AD and the intake of Niacin.




J Neurol Neurosurg Psychiatry

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Alzheimer's disease (AD) is a debilitating disease that causes severe degeneration of brain tissue. Plaque deposits accumulate in the spaces between brain cells. The cells themselves form twisted, spaghetti-like masses called "neurofibrillary tangles." Why these changes happen in the brains of some people but not others remains a matter of speculation. Scientists are unsure as to which of these abnormalities occurs first, the plaque or the tangles. What triggers them in the first place is not known for certain.

A study recently investigated the role of niacin in the development of AD. Niacin is a water-soluble vitamin that can be produced in the body. It is instrumental in producing two of the body's important co-enzymes, which are further involved in more than 200 chemical reactions in the body. It is also important for metabolism of carbohydrates, fatty acids and amino acids, as well as energy production on the cellular level. Foods that contain niacin and its precursor, tryptophan, are considered sources of the vitamin. Organ meats, brewer's yeast, milk, legumes, peanuts, and peanut butter are the best sources of niacin. Lean meats, poultry, fish, and peanuts are good sources of both niacin and tryptophan.

This study stated that AD may be caused by severe niacin deficiency. Researchers used food frequency questionnaires to determine niacin intake among 3,718 participants aged 65 years or older. These individuals were given 4 cognitive function tests over a 5.5-year period. These tests determined the cognitive changes that occurred over a period of time. In a sample of 815 individuals tested for AD, 131 cases were diagnosed. The results showed that niacin intake had a protective role against AD as well as cognitive decline. Those who had a lower intake of niacin had a greater risk of AD or cognitive decline. This association was stronger in participants who did not have any form of cardiovascular disease. The authors concluded that dietary niacin may protect against AD and cognitive decline due to age.1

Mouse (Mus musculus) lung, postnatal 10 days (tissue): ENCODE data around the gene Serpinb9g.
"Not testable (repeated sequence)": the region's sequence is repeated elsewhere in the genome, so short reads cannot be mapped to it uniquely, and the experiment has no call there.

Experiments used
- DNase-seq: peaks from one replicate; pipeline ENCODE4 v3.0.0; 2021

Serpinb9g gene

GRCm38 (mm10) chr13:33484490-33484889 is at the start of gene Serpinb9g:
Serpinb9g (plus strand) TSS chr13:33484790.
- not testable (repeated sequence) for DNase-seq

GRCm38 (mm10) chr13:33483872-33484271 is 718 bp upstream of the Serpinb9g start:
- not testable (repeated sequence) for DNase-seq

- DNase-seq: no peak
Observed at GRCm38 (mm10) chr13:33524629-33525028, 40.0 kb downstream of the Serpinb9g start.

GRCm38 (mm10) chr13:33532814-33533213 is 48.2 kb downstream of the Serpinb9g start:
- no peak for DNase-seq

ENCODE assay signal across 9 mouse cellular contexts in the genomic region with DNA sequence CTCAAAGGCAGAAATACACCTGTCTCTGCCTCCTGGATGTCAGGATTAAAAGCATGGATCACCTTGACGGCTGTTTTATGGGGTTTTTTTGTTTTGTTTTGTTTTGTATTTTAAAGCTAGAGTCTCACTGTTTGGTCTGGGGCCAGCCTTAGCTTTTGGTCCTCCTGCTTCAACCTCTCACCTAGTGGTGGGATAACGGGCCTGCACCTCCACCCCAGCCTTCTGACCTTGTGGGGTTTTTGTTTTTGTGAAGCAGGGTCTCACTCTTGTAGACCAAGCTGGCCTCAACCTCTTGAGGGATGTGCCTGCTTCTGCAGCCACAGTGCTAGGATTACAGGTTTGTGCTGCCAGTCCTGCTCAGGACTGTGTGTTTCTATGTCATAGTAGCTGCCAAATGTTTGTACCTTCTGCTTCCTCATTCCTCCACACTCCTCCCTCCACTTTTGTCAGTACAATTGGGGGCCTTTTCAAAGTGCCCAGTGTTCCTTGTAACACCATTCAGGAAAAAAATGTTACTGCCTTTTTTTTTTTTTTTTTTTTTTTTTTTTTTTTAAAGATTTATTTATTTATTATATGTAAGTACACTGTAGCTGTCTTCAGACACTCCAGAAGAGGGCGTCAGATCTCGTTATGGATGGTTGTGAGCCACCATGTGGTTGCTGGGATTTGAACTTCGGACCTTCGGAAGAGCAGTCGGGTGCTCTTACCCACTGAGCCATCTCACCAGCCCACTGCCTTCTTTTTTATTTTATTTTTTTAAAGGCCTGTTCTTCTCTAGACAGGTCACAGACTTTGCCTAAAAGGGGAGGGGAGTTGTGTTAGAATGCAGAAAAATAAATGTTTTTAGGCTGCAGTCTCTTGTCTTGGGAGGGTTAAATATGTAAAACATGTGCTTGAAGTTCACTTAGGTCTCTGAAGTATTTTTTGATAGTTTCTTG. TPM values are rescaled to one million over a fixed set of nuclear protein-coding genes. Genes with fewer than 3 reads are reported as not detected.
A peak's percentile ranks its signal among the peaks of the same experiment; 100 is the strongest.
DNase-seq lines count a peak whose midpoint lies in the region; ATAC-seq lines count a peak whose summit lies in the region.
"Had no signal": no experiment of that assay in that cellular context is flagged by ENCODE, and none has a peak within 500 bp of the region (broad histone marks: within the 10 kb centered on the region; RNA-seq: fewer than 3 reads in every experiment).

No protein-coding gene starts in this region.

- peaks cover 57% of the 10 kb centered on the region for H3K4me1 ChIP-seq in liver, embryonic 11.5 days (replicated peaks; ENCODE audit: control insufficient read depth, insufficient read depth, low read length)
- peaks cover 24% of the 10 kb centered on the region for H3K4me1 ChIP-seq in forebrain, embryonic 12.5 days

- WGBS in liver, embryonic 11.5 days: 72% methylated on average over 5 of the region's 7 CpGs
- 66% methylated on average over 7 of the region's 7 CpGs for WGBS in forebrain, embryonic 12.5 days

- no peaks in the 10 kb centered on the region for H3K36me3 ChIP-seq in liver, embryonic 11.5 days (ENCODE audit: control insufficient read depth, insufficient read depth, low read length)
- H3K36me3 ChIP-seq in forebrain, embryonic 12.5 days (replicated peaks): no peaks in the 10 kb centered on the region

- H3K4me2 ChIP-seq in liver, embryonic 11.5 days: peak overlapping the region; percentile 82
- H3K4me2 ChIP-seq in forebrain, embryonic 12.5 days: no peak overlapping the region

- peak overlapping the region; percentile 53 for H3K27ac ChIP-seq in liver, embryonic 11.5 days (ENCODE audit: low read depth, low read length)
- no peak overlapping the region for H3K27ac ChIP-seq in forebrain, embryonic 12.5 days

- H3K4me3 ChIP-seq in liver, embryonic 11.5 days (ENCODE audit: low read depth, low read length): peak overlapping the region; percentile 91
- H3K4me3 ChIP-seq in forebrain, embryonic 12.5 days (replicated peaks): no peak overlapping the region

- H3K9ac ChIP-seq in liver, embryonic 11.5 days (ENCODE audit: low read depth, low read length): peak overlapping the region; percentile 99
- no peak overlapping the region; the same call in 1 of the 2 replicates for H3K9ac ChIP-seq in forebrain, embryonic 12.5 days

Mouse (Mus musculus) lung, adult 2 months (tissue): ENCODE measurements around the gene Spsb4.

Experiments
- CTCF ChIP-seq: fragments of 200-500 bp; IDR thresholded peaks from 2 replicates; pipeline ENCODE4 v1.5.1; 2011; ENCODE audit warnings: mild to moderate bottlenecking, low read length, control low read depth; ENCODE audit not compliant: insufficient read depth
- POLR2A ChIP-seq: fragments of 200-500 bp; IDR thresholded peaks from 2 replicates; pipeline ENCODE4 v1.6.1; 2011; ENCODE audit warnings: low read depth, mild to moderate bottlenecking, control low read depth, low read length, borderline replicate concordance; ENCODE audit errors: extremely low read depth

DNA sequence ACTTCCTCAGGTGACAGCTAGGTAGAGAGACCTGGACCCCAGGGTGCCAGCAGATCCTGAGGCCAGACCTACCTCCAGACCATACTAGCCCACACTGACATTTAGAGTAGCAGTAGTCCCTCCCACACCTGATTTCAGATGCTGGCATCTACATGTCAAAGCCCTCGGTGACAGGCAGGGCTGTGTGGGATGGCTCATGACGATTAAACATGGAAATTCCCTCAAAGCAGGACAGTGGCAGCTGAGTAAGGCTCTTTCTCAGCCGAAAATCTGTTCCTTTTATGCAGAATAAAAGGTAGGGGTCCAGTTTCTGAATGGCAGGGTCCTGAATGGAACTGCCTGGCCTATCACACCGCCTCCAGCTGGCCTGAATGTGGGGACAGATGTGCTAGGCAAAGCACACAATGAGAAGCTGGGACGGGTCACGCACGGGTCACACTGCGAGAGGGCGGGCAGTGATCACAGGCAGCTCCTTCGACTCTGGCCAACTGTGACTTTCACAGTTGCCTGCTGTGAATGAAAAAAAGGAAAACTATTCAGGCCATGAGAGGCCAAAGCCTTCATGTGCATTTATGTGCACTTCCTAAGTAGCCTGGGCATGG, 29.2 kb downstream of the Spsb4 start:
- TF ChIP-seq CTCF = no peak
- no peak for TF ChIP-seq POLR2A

1. Morris MC, et al. Dietary niacin and the risk of incident Alzheimer’s disease and of cognitive decline. J Neurol Neurosurg Psychiatry. Aug 2004;75(8):1093-9.